I get an email invitation from a former student, photographer, and retired English teacher, Jim Copes, and I’m off and running. We have several interests in common: teaching English, directing plays, and meeting military veterans. With military veterans, I do the talking and he takes the photographs of them and the planes they flew.
Recently, we were at the Urbana, Ohio, airport, Grimes Field, named in honor of that company that produces millions of aircraft lights. I’m especially excited because volunteers at the museum there are restoring a B-17 bomber, the very bomber my favorite uncle, Bill Adams, flew in World War II. Our outing this time promises to be especially exciting because I have been promised I will meet Capt. Earl Miller, World War II pilot of a B-17, who lives in Cedarville, Ohio.
I look around among the faces for one that seems to be old enough, someone in his nineties, and there he is, Capt. Miller, 96. He seems as delighted to see me as I am to see him, and I shove into his hands the 8 by 10, black-and-white photo of my uncle and his crew posed at the nose of a B-17. I spill out a few comments about Maj. William “Ellis” Adams, and then I’m eager to hear Capt. Miller’s story.
Captain Miller was a graduate of Butler University when he joined the U.S. Army Air Corps on Feb. 8, 1942. He was already a pilot, because he had received “good pay as a private pilot” while enrolled in college where he was an accounting major.
Assigned to the 94th Bomb Group of Squadron 333, stationed 60 miles northeast of London at Bury Street Edmonds and using the Royal Air Force Rougham airfield outside of town, he flew bombing raids into France and Germany during World War II..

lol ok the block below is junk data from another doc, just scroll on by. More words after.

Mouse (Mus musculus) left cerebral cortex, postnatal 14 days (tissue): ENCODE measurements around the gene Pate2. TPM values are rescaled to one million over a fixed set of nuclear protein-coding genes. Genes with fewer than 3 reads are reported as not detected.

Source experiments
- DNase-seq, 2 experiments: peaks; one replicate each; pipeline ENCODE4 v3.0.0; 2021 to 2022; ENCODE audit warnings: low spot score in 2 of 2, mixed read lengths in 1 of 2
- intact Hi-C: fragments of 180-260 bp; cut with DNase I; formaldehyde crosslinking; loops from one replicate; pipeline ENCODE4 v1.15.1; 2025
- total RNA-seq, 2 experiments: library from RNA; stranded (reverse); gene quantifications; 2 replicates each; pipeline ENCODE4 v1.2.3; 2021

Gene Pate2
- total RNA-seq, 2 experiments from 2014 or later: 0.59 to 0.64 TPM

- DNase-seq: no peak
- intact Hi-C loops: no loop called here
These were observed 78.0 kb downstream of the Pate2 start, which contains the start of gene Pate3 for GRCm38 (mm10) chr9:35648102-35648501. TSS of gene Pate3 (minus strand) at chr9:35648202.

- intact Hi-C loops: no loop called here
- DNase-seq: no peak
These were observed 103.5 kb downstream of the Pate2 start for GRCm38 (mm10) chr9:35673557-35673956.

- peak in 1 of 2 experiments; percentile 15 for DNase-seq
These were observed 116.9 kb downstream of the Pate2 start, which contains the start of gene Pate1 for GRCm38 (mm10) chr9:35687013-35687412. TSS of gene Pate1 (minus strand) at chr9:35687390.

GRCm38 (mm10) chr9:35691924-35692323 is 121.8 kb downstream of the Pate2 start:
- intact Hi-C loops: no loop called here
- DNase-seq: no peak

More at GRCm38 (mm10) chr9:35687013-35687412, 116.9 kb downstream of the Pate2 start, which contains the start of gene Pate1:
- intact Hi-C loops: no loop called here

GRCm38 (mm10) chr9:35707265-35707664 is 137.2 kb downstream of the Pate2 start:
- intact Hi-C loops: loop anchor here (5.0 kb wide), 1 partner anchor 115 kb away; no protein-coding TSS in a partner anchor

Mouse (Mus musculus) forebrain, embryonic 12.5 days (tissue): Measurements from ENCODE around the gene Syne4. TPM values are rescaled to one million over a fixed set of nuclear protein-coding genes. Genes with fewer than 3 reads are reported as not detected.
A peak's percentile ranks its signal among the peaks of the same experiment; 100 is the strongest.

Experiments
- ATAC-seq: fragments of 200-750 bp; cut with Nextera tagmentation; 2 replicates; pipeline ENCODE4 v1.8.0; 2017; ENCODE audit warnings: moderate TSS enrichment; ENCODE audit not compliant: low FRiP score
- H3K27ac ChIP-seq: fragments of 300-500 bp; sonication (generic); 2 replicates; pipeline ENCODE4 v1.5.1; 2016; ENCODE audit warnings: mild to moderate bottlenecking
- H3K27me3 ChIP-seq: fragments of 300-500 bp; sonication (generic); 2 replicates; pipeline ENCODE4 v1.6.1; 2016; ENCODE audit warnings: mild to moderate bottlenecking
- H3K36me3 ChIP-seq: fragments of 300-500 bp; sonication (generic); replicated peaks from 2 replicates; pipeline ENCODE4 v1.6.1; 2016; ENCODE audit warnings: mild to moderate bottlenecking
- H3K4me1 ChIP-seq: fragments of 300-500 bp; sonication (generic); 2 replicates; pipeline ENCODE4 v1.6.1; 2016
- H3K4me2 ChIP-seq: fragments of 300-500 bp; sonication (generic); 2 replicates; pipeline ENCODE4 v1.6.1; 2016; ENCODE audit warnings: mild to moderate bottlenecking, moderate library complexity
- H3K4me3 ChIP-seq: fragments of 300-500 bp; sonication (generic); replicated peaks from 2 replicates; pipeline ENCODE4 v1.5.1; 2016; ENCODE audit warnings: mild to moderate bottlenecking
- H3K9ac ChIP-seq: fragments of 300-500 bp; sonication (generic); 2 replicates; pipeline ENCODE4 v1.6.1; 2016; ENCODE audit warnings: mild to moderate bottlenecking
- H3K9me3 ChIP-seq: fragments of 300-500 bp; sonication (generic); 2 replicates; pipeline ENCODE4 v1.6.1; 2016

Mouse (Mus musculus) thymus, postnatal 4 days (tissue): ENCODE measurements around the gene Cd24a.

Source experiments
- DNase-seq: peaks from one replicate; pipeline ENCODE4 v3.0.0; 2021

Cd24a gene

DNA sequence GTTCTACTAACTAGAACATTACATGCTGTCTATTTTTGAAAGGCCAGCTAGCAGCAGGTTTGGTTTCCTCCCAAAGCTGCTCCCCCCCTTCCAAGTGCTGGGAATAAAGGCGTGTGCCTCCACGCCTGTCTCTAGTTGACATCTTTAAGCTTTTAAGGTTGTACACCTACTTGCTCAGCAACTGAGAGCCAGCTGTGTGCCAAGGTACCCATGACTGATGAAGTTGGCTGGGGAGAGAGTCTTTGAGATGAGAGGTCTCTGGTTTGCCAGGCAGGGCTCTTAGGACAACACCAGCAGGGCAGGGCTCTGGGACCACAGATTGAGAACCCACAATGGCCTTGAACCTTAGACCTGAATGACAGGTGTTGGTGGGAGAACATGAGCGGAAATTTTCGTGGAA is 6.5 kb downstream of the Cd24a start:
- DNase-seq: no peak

I told him I had no idea how large the bombs the B-17 carried were until I read Andy Rooney’s book “My War” on his role as a war correspondent and saw on the cover the photo of Rooney standing in front of the huge bombs. Miller began to educate me, “Yes, we normally carried 12 bombs of 500 pounds, but we used 1,000 pounders for the submarine pens.”
I saw such pens at La Rochelle, France, four years ago, and I was eager to know if he had bombed that pen. “Maybe,” was his response, but he went on to describe a double strike on Aug. 17, 1943, on a Messerschmitt factory at Regensburg, Germany, and a ball bearing factory in Schweinfurt, Germany. After the raids, they flew to British-occupied North Africa where they landed in the desert. 600 men were lost on that double raid. Exhausted, as the raid had been a 12-hour one from 6 a.m. to 6 p.m., those who survived stayed a week in the desert and slept under the aircraft.
Miller had crews of 10 and on his 17th raid (25 raids were required and this was later raised to 35, shades of Joseph Heller’s Catch 22), a gunner was killed and another gunner “almost lost both his legs.”
Miller came home on the Queen Mary in October 1945, married his college sweetheart, Georgianna Smith, and they had three children, a daughter and two sons. His medical doctor son served in the Air Force, of course, and his college professor son teaches engineering at Cedarville College. Both were proud that day to be with their father, to listen to his stories, and, on occasion, to prompt him.
I connected with Capt. Miller, and as I held his hand, in some ways I was touching my mother’s baby brother, Maj. William “Ellis” Adams, a Pearl Harbor survivor and a combat pilot in World War II and Korea (Sept. 7, 1919-May 2, 1991).